Our people get a shout out often by me in these calls but they're far from the cheerleading, and I want to make sure that a point is made to you that they make a huge difference in our performance. I'm really happy with what our folks have been able to accomplish. They've had tremendous focus, and they work really hard on translating these insights into practical applications in the market. I want to especially congratulate the team from the Americas, led by its president, Jim Keane, on achieving 12% operating income margin this quarter. This is the highest level in recent years. And on achieving double-digit organic growth for the eighth consecutive quarter.

I've spent more time in the markets over the past 6 months than I did in the 3 previous years. And it's because I can now focus more on the customers versus our own internal restructuring. I'm seeing plenty of evidence that our story is resonating very well with our clients. Just as we started laying the track for this era of success a decade ago, we're quite active in our thinking about the next decade. Now you know I won't share the thinking in full detail at this point, but I want to say 3 things here as well; first, I think the world, despite all of its challenges, has the ability to leverage innovation to help make economic progress. I follow some of the big thinkers in technology, and they're united around the idea of having exponential forces upon exponential forces. In other words, the power of computing, which is riding Moore's Law is making the study and execution of medicine innovate on a similar curve. The exponential force of computing on the exponential change in medicine and science. Well this bodes well for our industry and for us, as we know spaces, not just in the health care that I use as an example, will have to be altered. The key is to be a leader in helping paint a picture of those spaces so that the human element is a top priority in the explosion of its capability. Steelcase finds itself in the center of that dialogue in interpretation for our customers.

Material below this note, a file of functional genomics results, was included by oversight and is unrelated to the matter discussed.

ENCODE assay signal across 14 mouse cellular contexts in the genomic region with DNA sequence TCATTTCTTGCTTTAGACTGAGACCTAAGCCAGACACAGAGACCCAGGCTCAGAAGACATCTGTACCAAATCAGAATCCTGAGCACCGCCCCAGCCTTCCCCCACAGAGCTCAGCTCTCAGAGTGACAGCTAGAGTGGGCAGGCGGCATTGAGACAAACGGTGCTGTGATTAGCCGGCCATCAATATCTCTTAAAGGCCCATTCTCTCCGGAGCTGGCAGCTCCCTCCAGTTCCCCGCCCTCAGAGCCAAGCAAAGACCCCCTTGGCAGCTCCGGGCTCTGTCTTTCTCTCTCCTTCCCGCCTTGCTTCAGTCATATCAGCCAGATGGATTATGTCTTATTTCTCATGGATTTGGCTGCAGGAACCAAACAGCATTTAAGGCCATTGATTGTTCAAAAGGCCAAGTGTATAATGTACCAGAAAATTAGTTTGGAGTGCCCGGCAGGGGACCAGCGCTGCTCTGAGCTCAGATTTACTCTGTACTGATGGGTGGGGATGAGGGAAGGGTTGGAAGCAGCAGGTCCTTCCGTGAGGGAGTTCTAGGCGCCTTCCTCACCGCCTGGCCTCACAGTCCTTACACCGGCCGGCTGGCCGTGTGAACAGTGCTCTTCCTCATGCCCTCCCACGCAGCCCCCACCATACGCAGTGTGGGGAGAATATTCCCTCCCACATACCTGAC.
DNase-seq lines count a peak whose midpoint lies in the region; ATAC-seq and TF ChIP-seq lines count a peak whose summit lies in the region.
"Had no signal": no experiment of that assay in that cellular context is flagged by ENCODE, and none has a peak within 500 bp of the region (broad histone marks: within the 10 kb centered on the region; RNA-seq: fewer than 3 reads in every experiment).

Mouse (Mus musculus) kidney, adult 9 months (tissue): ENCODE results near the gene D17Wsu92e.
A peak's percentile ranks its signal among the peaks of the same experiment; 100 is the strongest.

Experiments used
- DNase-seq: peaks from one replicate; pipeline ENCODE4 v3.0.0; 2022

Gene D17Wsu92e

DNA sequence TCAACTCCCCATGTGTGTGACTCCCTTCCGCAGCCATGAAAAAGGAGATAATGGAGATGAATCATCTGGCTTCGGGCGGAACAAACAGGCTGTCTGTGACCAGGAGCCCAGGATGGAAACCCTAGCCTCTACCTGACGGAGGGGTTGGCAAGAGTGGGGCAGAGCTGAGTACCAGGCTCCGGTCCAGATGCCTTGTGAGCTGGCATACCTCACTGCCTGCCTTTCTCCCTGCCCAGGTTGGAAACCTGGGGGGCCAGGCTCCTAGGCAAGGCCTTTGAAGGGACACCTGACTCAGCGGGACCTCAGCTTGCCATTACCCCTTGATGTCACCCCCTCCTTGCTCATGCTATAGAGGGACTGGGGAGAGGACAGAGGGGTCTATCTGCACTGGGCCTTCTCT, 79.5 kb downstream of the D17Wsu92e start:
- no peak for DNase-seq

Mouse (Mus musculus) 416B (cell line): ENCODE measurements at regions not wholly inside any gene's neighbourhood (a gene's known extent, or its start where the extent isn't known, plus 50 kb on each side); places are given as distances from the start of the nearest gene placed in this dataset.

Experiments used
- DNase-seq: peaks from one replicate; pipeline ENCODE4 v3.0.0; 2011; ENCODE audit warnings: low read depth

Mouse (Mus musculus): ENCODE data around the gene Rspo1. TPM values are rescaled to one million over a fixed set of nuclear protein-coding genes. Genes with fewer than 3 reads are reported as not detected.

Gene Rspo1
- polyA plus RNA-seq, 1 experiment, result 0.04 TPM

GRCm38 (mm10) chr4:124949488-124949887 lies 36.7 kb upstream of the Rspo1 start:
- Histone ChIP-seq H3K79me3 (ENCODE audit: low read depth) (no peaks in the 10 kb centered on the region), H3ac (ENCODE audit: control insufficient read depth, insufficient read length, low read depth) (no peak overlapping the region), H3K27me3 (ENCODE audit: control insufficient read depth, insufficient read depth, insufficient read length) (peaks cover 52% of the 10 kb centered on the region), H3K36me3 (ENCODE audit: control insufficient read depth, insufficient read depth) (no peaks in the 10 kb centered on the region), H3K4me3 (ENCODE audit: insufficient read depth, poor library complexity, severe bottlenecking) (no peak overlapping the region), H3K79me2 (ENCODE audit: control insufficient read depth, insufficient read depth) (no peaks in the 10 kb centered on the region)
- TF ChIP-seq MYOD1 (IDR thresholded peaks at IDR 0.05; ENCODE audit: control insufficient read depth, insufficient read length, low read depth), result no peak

Second, I think that once the U.S. presidential election is settled, we finally will have a moment of cooperation and expansion in the U.S. And this will help Europe settle down too. Asia is already destined to grow even with its momentary pause and it needs the 2 big Western economies to do well all. So -- all the interested -- excuse me, let me restate that, it needs the 2 big Western economies to do well also. That means that all of the interests in the world tend to be aligned around this need to get economic growth. And third, Steelcase has been quite active in developing new products. A global industrial footprint, a lean-shared service model that scales well, and that comes side-by-side with innovations in our sales organization and dealer structures. All this puts us in a great spot now to capitalize on some forward economic expansion. And my time in the market confirms that our dealer network in North America continues to play a key role in the service of our customers. We will have the opportunity to say thank you in person to that group as we prepare for a big conference here in Grand Rapids next week. It's always energizing to bring our field and dealer salespeople together to talk more about our collective future. It's a reflection of the global nature of our business that we're also including a number of our European dealers in this event for the first time. And it connects well with our 100th anniversary as a company. It's going to be a nice week. We have reason to thank them for their support too, because as expected, we saw the notable growth in the EMEA segment this quarter. The European dealers have had to adjust to the demand challenges persisting in that region. Steelcase also recognizes the continuing uncertainty, and we continue to look for ways to improve the fitness of our business model in Europe. And the dealer conference is just one item on a busy calendar of fall events that represent specific elements of our strategy. And we're going to give these dealers a sneak preview of products that we'll be launching in the coming year. And that's why Raj invited you to come in October because we want to give the Investor Day folks in early October a similar preview of some of our new ideas.